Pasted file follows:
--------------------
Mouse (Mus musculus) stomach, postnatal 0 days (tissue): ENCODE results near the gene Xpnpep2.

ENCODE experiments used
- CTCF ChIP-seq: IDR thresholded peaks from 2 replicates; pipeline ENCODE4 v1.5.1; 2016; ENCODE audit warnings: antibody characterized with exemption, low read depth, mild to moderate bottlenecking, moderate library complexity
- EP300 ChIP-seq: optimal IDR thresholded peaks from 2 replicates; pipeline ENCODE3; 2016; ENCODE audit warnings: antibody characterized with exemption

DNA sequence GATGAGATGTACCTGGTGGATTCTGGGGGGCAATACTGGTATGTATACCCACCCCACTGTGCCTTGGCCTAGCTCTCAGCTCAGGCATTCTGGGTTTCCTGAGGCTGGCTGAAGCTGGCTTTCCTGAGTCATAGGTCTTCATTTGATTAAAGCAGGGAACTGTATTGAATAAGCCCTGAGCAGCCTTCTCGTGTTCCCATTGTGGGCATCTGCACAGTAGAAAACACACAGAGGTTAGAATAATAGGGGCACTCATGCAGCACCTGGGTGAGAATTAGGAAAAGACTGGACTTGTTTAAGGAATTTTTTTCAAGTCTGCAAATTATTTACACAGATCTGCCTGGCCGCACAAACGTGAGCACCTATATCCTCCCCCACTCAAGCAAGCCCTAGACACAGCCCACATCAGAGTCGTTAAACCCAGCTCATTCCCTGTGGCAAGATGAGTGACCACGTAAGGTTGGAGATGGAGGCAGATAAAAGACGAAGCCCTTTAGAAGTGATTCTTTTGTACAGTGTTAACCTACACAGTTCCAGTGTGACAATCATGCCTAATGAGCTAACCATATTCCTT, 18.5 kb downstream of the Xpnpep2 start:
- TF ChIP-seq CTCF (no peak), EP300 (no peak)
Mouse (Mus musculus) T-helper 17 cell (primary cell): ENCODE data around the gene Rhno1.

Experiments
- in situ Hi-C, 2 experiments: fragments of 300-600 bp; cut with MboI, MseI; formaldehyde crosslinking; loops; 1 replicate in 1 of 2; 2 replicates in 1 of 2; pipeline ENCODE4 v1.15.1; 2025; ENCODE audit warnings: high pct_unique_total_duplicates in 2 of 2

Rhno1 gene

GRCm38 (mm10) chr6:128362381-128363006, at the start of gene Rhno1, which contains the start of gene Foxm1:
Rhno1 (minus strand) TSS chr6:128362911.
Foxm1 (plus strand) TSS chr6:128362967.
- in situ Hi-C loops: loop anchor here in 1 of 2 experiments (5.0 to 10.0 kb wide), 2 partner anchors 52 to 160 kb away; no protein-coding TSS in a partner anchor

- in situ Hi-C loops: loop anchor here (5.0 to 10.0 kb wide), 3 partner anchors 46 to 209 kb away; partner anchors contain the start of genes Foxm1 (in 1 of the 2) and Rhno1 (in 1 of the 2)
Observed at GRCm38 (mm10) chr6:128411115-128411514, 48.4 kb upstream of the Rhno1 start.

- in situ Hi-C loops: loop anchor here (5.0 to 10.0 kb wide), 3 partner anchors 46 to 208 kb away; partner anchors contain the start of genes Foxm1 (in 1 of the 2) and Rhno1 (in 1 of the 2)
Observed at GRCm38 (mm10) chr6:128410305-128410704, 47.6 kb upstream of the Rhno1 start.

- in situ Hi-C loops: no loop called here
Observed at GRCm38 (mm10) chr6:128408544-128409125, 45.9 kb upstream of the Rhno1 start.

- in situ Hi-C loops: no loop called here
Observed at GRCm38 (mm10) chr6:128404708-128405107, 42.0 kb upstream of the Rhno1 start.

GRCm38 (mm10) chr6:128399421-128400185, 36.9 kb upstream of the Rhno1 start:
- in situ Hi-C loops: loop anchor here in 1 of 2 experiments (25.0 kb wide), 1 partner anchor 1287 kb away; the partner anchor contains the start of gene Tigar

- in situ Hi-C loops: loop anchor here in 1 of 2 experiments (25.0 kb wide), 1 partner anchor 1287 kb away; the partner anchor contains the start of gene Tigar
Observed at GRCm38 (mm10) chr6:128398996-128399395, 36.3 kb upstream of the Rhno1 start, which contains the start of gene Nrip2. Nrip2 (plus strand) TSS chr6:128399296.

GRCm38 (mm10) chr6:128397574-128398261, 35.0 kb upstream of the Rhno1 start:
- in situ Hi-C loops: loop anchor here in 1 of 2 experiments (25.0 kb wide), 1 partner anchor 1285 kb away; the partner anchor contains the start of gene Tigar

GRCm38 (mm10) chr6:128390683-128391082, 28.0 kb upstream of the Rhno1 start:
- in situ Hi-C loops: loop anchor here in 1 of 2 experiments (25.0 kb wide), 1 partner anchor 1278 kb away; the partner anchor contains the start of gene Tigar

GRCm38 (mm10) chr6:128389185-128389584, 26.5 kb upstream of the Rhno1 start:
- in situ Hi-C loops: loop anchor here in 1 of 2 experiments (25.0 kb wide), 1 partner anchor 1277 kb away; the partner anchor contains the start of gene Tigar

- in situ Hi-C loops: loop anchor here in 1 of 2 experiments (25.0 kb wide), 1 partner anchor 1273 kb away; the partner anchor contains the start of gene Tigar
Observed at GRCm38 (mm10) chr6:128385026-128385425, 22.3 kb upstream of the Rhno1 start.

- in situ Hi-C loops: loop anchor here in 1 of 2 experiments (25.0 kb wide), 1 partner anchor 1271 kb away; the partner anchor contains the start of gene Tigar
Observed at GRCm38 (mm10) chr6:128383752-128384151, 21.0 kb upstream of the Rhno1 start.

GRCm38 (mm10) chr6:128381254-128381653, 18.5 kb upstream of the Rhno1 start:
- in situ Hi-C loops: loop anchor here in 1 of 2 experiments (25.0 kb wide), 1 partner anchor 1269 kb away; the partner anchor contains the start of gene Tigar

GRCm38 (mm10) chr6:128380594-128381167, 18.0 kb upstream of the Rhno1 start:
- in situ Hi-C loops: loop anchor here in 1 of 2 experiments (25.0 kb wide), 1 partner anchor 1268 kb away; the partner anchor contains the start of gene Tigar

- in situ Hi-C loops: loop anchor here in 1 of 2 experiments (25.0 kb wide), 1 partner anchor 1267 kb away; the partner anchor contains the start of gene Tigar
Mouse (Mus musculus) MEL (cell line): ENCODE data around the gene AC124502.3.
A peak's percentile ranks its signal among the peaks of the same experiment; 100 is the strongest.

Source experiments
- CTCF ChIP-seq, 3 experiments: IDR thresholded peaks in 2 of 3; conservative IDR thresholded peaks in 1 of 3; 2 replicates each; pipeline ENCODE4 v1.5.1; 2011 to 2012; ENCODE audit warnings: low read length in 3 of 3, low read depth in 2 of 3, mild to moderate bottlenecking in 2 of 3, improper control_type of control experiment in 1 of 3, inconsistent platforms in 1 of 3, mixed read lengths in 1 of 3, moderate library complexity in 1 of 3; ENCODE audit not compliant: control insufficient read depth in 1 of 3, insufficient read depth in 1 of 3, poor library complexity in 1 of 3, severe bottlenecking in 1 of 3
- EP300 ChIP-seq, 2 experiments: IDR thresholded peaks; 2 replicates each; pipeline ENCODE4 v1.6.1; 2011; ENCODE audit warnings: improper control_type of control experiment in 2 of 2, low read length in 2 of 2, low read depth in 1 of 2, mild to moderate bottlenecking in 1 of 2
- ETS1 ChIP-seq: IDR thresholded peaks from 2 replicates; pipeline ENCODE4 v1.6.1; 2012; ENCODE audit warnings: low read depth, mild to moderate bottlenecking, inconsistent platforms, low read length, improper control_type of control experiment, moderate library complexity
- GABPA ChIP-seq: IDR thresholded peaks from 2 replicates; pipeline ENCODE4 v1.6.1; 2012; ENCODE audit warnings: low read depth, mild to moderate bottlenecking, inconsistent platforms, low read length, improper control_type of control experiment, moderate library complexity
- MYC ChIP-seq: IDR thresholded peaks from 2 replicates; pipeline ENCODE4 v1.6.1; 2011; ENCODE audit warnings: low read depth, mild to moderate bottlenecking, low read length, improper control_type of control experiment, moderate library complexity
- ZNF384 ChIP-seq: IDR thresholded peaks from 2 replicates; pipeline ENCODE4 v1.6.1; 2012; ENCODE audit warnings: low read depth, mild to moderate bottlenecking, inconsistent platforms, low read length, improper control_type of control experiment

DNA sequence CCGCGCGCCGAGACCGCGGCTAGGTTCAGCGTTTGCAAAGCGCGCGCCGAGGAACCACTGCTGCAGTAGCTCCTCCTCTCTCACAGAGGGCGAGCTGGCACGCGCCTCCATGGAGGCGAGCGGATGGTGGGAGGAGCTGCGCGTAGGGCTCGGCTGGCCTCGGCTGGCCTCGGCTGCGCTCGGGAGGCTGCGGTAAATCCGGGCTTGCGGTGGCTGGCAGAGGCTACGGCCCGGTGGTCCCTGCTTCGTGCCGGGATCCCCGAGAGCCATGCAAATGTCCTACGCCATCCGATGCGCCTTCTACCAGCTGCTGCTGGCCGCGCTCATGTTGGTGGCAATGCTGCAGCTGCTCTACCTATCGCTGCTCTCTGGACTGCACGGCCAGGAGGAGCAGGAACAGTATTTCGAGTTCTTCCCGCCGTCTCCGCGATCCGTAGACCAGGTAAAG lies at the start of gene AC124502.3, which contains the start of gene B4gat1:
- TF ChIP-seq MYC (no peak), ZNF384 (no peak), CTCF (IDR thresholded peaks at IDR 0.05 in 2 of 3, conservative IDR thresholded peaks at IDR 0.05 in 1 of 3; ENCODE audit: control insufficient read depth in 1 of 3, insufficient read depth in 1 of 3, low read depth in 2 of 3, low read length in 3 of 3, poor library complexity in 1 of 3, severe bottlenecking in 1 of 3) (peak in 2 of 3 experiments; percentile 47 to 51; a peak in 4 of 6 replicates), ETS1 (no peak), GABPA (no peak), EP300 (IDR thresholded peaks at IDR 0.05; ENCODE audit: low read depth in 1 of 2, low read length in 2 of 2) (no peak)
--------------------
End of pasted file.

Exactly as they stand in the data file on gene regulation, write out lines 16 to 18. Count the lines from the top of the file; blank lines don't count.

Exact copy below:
Observed at GRCm38 (mm10) chr6:128411115-128411514, 48.4 kb upstream of the Rhno1 start.

- in situ Hi-C loops: loop anchor here (5.0 to 10.0 kb wide), 3 partner anchors 46 to 208 kb away; partner anchors contain the start of genes Foxm1 (in 1 of the 2) and Rhno1 (in 1 of the 2)
Observed at GRCm38 (mm10) chr6:128410305-128410704, 47.6 kb upstream of the Rhno1 start.